Creative Commons License

Creative Commons License
This work is licensed under a Creative Commons Attribution-Noncommercial-No Derivative Works 3.0 License.


Theatre Arts


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Creation Date



Playwright: Alice Childress

Director: Jenni Passig

Set Design: Christopher Gadomski,

Costume Design: Karen Eisenhour

Photographs/Program/Reviews: Available Here

Plot Synopsis

Florence opens as a middle-aged black woman walks on stage and sits down on a bench on the "Colored" side of the railway station waiting room. A low railing separates the setting into a "White" waiting room and a "Colored" waiting room. A young black woman follows behind the older woman and immediately begins to chide the older woman about their early arrival. The younger woman is Marge, who tells her mother that she must force Florence, Marge's sister, to come back home because her son needs her. Mama and Marge also exchange some words about the rent, which is going to be late because the money is being used to try and bring Florence home. Marge reminds Mama to eat the lunch that was packed for her and buy coffee for her lunch before she boards the train, since black passengers are not permitted to enter the dining car. Before she leaves the station, Marge tells Mama that Florence must be forced to return home. Mama reminds Marge that Florence was in a play for two weeks, but Marge replies that her sister's role was as a maid, which only reinforces Marge's argument that there is no future for a black woman as an actress. After Marge leaves, the porter walks in and begins to mop the floor on the white side of the waiting room. He asks Mama if she is going on a trip. When Mama replies that she is going to New York to see Florence, the porter responds that his son in Atlanta saw Florence in a colored film. This is further evidence that Florence has had some success as an actress. The porter next warns Mama that if she needs to go the bathroom, she must use the colored men's bathroom, since the bathroom for colored women is out of order.

At that moment a well-dressed white woman, Mrs. Carter, comes rushing in and immediately begins to give the porter orders, addressing him as "Boy!" After being reassured that the porter will watch her bags, Mrs. Carter sits down on the white side of the waiting room. Mrs. Carter begins to speak to Mama and explains that after only two days in this small town, she is bored and eager to return home. She insults Mama by asking if she lives in the small town that has her "bored to tears." Mrs. Carter explains that she has only come south to cheer up her brother, whose most recent novel has earned such poor reviews that he has given up writing. When Mama explains that she has never heard of this novel, Mrs. Carter begins to explain the plot, which involves a light-skinned Negro woman who is smart and ambitious but who commits suicide because she is not white. Mrs. Carter explains that all blacks are filled with self-hate because they are not white. When Mama challenges this view of blacks, providing examples of light-skinned blacks who are quite happy and successful, Mrs. Carter abruptly stops the conversation and insists that the subject is too controversial to discuss with a black woman. Mrs. Carter seems genuinely distressed to have upset Mama and tries to reassure her that she is not a racist. She even claims to have "eaten with Negroes." When Mama begins to ignore Mrs. Carter, the white woman sits for a few minutes pretending to read a book, but soon enough she tries again to engage Mama in conversation. In response to Mama's explanation that she is going to New York City to see her daughter, Florence, who is performing on the stage, Mrs. Carter assumes that Florence is a singer, saying, "You people have such a gift" for spirituals. When Mrs. Carter learns that Florence is a dramatic actress, she begins to express pity for Florence, whom she thinks must be pathetically depressed over having chosen a career at which she cannot possibly succeed. Mrs. Carter is also an actress, and she has not had much success. She cannot conceive of the possibility that a black woman could have either talent or success.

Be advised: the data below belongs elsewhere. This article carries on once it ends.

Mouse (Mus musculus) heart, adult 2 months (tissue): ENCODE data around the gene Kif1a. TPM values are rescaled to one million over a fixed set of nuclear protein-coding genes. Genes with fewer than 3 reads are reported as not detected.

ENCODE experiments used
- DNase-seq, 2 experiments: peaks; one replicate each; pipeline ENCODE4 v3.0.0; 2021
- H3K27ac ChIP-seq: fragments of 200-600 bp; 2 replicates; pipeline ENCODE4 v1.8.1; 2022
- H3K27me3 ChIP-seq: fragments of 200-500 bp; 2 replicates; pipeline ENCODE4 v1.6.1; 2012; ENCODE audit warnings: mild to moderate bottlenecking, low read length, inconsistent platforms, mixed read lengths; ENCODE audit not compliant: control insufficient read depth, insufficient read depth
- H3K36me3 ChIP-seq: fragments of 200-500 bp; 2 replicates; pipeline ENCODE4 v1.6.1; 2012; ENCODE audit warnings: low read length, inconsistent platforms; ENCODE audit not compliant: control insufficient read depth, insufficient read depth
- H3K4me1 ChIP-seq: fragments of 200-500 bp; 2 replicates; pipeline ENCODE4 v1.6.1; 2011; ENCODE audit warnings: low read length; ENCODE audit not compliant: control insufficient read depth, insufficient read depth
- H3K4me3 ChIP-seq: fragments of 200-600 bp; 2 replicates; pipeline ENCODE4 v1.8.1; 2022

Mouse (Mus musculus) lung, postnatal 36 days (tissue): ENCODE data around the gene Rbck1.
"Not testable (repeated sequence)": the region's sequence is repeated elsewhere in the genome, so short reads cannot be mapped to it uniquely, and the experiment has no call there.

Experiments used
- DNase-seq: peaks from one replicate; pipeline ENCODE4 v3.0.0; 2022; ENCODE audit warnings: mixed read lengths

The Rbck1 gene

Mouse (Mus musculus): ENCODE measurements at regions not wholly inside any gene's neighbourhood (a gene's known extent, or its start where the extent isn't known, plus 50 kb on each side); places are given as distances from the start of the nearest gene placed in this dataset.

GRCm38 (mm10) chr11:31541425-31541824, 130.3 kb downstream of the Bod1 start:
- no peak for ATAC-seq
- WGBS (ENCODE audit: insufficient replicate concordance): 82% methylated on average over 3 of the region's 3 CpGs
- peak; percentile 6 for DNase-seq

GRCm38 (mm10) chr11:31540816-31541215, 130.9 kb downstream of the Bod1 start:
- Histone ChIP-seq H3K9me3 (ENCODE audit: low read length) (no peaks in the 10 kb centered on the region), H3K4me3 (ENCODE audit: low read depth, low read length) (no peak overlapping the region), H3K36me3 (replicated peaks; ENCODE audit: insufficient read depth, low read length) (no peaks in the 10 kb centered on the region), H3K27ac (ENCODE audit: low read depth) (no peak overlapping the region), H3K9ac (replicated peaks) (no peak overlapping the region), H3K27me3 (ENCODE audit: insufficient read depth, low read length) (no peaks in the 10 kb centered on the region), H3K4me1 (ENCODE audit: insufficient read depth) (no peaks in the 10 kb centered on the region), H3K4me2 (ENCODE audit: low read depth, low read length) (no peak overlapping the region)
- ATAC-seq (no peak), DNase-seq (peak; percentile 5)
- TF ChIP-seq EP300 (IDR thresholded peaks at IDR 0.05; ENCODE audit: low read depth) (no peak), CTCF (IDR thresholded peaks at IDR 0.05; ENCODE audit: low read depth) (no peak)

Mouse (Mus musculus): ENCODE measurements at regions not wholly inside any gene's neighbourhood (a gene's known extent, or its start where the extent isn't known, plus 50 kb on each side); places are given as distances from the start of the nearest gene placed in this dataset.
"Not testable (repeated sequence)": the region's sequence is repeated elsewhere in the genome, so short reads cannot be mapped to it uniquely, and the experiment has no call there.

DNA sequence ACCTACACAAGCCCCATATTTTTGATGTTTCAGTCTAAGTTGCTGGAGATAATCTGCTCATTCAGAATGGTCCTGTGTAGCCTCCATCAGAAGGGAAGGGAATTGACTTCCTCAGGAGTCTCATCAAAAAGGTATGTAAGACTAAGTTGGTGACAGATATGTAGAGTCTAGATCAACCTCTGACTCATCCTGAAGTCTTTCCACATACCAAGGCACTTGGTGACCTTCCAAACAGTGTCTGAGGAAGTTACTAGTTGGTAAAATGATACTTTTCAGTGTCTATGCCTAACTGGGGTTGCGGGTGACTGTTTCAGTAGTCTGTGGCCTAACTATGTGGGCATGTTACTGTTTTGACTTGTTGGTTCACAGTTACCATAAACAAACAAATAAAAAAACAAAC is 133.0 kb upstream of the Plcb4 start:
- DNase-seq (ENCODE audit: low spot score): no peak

When Mrs. Carter brags about all her contacts on the stage, Mama asks if there is any way that the woman can help Florence. Mrs. Carter is quick to say yes and explains that she can get Florence work with a woman who is a writer and director. Mama is excited until she learns that the work Mrs. Carter is proposing for Florence is as a domestic servant, cleaning house. At this point, Mama becomes so upset that she grasps Mrs. Carter by the arm, alarming the white woman, who suddenly understands that she has upset Mama but does not know how. Mama tells Mrs. Carter that she should go back over to the white side of the waiting room, and Mrs. Carter quickly retreats into the "White ladies" bathroom. Just then the porter enters to tell Mama that the train is almost at the station. Mama writes something on a piece of paper and puts the note and the check that she was carrying to pay for Florence's return ticket home from New York into an envelope. She asks the porter to mail the envelope for her and tells him that the note to Florence tells her to "keep trying." The play ends as Mama leaves the stage.


Theatre Arts, Productions, 2013, Florence


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